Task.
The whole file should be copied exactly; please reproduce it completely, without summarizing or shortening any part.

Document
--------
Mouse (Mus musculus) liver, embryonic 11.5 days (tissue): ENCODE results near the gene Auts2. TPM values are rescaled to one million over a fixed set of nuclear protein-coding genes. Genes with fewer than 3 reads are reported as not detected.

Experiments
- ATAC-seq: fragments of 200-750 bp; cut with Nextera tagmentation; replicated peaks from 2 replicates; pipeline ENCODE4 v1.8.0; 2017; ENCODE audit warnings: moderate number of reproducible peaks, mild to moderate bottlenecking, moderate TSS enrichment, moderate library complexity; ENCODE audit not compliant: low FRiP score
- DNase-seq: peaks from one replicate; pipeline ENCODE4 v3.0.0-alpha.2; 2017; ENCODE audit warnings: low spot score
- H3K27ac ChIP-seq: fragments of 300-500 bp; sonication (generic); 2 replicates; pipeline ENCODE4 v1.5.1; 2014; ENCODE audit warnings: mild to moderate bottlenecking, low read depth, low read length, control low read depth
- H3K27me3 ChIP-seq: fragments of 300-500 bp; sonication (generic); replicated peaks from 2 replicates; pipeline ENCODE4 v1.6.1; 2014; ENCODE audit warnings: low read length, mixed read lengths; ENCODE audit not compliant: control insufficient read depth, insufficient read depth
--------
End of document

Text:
Mouse (Mus musculus) liver, embryonic 11.5 days (tissue): ENCODE results near the gene Auts2. TPM values are rescaled to one million over a fixed set of nuclear protein-coding genes. Genes with fewer than 3 reads are reported as not detected.

Experiments
- ATAC-seq: fragments of 200-750 bp; cut with Nextera tagmentation; replicated peaks from 2 replicates; pipeline ENCODE4 v1.8.0; 2017; ENCODE audit warnings: moderate number of reproducible peaks, mild to moderate bottlenecking, moderate TSS enrichment, moderate library complexity; ENCODE audit not compliant: low FRiP score
- DNase-seq: peaks from one replicate; pipeline ENCODE4 v3.0.0-alpha.2; 2017; ENCODE audit warnings: low spot score
- H3K27ac ChIP-seq: fragments of 300-500 bp; sonication (generic); 2 replicates; pipeline ENCODE4 v1.5.1; 2014; ENCODE audit warnings: mild to moderate bottlenecking, low read depth, low read length, control low read depth
- H3K27me3 ChIP-seq: fragments of 300-500 bp; sonication (generic); replicated peaks from 2 replicates; pipeline ENCODE4 v1.6.1; 2014; ENCODE audit warnings: low read length, mixed read lengths; ENCODE audit not compliant: control insufficient read depth, insufficient read depth